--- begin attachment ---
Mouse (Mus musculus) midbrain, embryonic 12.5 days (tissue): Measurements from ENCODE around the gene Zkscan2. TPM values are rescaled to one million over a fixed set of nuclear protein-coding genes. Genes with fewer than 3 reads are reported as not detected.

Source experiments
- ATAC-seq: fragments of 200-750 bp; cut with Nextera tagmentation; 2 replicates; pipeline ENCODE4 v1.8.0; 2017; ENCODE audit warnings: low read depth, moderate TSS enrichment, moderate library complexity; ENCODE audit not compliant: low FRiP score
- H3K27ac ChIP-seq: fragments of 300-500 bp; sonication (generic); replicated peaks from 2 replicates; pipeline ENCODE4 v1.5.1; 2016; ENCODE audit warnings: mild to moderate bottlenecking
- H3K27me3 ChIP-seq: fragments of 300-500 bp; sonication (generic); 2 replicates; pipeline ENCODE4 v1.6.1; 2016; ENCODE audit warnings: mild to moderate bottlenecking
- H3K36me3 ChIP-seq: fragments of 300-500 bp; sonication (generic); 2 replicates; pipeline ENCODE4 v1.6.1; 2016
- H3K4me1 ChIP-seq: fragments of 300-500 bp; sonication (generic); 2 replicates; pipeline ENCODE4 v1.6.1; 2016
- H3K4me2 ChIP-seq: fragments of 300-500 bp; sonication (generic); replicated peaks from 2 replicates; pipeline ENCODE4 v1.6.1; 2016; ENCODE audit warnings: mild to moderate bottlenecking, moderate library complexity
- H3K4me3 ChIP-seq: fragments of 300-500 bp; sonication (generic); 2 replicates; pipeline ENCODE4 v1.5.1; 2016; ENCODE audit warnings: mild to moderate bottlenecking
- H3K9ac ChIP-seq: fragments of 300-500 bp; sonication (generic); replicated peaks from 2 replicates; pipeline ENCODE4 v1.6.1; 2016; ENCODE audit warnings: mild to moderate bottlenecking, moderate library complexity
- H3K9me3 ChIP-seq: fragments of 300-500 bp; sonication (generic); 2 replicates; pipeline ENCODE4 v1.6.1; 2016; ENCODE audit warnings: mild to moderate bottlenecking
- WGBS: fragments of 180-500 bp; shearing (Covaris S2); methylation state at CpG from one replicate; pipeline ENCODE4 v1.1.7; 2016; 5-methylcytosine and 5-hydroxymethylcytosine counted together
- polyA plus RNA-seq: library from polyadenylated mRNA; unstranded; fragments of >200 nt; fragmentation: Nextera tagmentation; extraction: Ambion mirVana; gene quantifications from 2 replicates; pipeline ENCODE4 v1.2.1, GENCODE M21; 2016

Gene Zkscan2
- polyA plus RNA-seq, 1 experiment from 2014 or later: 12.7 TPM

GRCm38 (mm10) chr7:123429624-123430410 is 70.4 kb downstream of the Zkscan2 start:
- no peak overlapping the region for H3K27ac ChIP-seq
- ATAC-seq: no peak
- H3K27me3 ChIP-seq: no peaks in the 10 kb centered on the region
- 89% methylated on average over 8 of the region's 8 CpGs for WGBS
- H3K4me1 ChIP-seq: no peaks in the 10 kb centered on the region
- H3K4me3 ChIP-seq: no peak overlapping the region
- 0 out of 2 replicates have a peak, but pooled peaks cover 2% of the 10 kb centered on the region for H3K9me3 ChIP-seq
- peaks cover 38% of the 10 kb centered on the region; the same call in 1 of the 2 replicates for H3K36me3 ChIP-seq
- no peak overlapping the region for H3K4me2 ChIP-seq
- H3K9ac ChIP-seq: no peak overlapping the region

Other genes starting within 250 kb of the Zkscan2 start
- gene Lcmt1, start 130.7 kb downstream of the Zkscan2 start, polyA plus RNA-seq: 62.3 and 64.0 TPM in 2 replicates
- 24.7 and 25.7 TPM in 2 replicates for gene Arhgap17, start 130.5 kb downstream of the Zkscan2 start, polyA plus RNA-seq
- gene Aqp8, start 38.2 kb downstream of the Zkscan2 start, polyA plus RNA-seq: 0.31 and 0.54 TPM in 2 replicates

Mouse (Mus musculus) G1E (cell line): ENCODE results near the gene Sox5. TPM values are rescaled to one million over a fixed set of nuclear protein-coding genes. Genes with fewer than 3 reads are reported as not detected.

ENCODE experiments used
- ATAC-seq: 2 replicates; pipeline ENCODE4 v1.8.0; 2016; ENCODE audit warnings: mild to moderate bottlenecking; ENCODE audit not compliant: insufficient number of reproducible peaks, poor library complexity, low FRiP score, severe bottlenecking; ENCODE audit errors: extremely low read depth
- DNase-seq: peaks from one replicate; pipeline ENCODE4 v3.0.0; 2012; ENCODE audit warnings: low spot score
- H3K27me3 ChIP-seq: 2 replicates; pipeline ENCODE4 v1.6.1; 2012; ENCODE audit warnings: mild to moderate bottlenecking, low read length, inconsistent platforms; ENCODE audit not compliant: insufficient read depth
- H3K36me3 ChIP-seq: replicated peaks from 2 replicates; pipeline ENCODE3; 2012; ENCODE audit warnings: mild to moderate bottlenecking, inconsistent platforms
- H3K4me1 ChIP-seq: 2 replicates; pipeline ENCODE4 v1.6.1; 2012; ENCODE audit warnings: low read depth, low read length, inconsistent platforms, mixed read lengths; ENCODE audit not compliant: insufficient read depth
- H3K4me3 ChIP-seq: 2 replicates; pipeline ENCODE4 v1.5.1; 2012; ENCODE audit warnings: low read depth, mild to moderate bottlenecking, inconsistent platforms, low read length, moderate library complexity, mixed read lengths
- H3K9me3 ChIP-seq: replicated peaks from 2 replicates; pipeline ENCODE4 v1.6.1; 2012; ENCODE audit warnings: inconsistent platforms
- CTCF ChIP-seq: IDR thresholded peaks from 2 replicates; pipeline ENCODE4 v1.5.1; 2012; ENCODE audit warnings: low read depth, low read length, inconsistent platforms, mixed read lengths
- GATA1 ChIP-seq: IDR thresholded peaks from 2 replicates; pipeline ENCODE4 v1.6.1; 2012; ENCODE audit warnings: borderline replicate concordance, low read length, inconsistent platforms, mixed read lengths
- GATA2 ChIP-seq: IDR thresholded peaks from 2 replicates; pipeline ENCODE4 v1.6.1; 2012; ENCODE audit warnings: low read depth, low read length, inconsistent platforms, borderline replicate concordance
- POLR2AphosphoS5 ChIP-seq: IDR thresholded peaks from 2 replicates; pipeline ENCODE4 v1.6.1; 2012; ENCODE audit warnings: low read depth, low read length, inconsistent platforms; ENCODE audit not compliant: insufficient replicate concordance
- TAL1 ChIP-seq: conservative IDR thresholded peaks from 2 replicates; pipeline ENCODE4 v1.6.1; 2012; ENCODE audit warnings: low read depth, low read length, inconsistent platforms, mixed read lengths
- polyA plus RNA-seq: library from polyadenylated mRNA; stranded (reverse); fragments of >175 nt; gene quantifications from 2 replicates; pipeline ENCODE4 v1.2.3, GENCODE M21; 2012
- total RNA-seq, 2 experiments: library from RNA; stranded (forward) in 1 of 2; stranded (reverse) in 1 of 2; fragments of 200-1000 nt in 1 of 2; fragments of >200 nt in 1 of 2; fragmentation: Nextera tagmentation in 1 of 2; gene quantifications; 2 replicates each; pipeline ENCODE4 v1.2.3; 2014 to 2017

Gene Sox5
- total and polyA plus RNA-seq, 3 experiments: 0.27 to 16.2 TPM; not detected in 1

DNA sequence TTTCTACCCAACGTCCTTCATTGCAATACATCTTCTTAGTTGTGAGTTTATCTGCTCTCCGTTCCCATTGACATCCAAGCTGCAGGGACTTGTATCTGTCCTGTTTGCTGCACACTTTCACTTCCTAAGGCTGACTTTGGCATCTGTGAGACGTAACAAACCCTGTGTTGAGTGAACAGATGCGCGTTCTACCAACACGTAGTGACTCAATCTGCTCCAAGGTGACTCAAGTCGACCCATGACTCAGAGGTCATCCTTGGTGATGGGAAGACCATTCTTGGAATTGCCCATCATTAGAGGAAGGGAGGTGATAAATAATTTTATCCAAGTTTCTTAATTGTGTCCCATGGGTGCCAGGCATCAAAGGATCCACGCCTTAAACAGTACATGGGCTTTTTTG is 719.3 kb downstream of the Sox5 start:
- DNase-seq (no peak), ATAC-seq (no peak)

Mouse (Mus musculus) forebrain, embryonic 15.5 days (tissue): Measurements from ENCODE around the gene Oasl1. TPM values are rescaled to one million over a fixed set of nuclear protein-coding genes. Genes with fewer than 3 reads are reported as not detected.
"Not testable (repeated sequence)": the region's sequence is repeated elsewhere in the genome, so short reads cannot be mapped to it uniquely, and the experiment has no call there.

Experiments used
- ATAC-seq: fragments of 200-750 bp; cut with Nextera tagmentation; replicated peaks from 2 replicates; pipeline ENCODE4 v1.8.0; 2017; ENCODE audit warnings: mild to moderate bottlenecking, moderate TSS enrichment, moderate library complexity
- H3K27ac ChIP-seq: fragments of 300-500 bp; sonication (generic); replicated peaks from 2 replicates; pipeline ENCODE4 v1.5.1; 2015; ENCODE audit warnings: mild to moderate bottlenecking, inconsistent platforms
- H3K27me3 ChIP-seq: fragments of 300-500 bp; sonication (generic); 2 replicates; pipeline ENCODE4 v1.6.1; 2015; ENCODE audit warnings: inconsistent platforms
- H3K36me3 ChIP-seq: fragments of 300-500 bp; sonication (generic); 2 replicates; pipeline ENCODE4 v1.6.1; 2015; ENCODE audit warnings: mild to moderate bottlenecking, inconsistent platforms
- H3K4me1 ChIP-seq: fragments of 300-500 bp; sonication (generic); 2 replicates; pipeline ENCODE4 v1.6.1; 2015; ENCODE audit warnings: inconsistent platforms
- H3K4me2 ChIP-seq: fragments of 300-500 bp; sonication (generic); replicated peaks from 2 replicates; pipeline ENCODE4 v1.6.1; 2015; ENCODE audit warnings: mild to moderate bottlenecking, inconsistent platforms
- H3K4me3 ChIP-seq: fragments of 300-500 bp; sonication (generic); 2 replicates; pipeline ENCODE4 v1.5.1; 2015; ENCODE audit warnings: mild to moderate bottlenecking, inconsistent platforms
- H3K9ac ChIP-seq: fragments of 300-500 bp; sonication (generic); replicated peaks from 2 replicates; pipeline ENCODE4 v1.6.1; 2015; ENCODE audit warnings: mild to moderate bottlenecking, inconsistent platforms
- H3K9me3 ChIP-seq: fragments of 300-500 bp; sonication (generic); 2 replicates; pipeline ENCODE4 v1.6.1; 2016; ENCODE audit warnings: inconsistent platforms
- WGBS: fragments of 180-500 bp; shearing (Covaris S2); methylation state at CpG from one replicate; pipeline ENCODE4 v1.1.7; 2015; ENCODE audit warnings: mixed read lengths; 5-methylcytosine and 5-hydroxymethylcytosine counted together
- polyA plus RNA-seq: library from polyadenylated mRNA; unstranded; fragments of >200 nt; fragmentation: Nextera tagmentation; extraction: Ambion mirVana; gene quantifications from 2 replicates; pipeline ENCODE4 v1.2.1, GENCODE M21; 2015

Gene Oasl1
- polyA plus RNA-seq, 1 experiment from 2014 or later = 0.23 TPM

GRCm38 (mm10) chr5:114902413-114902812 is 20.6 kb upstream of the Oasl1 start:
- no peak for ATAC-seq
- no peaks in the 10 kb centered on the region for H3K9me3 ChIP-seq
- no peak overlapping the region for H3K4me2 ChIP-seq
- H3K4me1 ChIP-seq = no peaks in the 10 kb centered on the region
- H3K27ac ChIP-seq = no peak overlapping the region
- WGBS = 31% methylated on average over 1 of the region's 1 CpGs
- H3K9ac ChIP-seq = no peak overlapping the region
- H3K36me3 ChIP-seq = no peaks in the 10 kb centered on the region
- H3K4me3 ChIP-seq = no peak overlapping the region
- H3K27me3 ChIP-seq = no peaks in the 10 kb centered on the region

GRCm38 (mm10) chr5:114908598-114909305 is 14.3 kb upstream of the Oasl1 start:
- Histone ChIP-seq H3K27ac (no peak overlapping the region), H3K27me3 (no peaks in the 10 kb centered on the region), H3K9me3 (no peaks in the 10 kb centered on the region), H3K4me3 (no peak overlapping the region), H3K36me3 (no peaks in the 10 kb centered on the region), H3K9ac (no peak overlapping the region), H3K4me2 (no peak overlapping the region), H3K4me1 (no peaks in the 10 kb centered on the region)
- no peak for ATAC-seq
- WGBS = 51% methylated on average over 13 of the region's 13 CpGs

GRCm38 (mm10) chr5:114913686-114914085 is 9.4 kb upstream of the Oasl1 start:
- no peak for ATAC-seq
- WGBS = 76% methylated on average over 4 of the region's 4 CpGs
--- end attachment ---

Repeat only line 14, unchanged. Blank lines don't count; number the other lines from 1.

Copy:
Gene Zkscan2